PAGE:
“The State Water Plan: Meeting Local Water Needs” will be presented by John Stulp from the Interbasin Compact Committee. Assisting Stulp will be CWCB board member Rebecca Mitchell. Carrie Lile, Ann Oliver and Mike Preston from the Southwest Basin Roundtable will also take part in the presentation.

The press release stated advance registration is $35 or $40 at the door. Online registration is available by going to http://swwcd.org/programs/annual-water-seminar. Mail-in registration forms are also available on the website. The Doubletree Hotel is located at 501 Camino del Rio. Registration will begin 8 a.m. on April 3.

More education coverage here.

US Senators Bennet and Gardner, along with US Representative Tipton pen letter requesting the opening of Lake Nighthorse

Lake Nighthorse via The Durango Herald
Lake Nighthorse via The Durango Herald

From The Durango Herald (Michael Cipriano):

U.S. Sens. Michael Bennet, D-Colo., and Cory Gardner, R-Colo., and Rep. Scott Tipton, R-Cortez, penned a letter to Bureau of Reclamation Commissioner Estevan López requesting open access to the Lake Nighthorse Reservoir at the earliest possible date.

The La Plata County reservoir was completed in 2011, but a recreation plan has not yet been agreed on, and the area has remained closed to the public.

Lake Nighthorse is currently being managed by a coalition of partners that helped build the original reservoir.

The Animas La Plata Water Conservancy District commissioned a report that found recreation at Lake Nighthorse could stimulate upwards of $12 million in annual economic benefits for La Plata County.

“Given this momentum, we encourage the Bureau to expedite and prioritize its environmental analysis of the proposal, which would clear the way to open the lake to public access,” the letter reads.”

The letter also says that as of March 6, all members and partners of the Animas-La Plata Project’s Operation, Maintenance and Replacement Association have endorsed the assessment of a draft recreational plan for the lake.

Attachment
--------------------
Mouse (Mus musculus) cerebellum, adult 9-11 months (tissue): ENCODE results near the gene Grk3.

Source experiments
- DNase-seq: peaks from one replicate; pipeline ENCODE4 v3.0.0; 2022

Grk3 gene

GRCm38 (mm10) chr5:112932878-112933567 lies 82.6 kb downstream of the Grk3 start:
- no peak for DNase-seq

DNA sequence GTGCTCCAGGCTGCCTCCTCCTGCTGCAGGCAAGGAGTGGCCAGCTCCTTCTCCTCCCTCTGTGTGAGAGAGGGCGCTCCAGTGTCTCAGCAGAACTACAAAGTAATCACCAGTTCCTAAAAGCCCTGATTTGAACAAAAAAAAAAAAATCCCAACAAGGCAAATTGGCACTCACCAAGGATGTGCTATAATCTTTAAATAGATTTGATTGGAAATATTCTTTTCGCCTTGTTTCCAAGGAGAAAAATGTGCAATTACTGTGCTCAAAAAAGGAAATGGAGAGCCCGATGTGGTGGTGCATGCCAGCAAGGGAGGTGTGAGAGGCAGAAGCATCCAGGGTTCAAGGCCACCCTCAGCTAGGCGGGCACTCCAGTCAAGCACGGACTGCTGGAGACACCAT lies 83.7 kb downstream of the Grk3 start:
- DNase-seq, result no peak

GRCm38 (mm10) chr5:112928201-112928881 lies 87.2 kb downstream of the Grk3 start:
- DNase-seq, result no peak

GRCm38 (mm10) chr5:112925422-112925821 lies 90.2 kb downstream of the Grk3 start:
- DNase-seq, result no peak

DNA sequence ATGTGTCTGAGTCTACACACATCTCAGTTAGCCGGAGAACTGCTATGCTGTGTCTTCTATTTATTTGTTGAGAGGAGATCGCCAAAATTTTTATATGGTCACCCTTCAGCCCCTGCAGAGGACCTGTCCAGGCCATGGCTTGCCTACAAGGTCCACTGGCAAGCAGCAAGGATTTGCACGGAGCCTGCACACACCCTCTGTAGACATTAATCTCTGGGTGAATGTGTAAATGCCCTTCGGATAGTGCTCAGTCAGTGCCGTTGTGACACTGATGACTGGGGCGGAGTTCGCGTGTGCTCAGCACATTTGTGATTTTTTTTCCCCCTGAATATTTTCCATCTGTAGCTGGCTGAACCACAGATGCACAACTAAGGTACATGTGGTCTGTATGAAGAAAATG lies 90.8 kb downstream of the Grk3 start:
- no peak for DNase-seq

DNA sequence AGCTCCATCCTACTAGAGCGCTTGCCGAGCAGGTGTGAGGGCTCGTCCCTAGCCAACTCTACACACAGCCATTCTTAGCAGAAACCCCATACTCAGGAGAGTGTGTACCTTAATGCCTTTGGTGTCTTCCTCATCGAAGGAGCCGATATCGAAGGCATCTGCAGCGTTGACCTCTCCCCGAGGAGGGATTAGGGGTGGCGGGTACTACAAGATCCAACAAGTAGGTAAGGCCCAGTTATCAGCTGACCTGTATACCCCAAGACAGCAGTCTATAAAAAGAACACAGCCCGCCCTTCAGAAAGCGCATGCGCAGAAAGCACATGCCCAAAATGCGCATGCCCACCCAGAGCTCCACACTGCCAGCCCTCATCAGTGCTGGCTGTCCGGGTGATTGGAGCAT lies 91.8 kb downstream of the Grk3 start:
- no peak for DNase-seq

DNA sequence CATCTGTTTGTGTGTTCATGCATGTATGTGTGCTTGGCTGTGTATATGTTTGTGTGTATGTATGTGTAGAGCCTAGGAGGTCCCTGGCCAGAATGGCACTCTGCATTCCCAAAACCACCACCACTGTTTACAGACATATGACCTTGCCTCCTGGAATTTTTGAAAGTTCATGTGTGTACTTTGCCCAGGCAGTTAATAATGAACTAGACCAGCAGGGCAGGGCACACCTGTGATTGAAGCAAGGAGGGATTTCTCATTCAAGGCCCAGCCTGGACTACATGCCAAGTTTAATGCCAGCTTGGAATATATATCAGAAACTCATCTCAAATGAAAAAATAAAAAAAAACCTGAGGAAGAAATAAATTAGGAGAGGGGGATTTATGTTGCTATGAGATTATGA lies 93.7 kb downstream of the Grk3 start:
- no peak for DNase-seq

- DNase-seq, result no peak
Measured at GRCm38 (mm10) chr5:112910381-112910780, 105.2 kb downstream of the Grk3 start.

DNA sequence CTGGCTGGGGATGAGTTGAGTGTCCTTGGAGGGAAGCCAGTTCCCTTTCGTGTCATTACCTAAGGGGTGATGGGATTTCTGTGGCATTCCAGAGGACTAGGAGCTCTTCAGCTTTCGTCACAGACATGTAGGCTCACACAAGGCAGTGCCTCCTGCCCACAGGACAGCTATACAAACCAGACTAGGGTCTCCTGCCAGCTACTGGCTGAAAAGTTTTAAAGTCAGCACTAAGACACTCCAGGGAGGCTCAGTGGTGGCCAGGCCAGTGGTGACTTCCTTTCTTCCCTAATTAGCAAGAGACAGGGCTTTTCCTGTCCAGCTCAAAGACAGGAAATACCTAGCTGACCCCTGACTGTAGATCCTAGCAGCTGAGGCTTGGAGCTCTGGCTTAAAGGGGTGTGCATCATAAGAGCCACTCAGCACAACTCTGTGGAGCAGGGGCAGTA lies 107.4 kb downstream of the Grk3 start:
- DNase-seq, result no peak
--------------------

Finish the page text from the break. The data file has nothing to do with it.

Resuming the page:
Several other entities have also expressed support for recreation at the reservoir, including the Southern Ute Tribe, the Ute Mountain Ute Tribe, the Colorado Water Resources and Power Development Authority, and the city of Durango.

“Given this impressive show of support throughout the region, we urge the Bureau to redouble their efforts to analyze and adopt an agreeable plan that will open Lake Nighthorse to recreational access as soon as possible,” the letter reads. “We look forward to your response including a timeline for next steps and to the resolution of this issue.”

Durango Mayor Sweetie Marbury said she is looking forward to the city’s residents being able to enjoy the area for swimming, fishing boating and other recreational uses.

“I am pleased to see that all the partners are now on board to initiate a process that we hope will open Lake Nighthorse as soon as possible,” Marbury said. “I appreciate our congressional delegation showing leadership on behalf of Southwest Colorado to support our efforts to open Lake Nighthorse to the public.”

More Animas-La Plata project coverage here and here.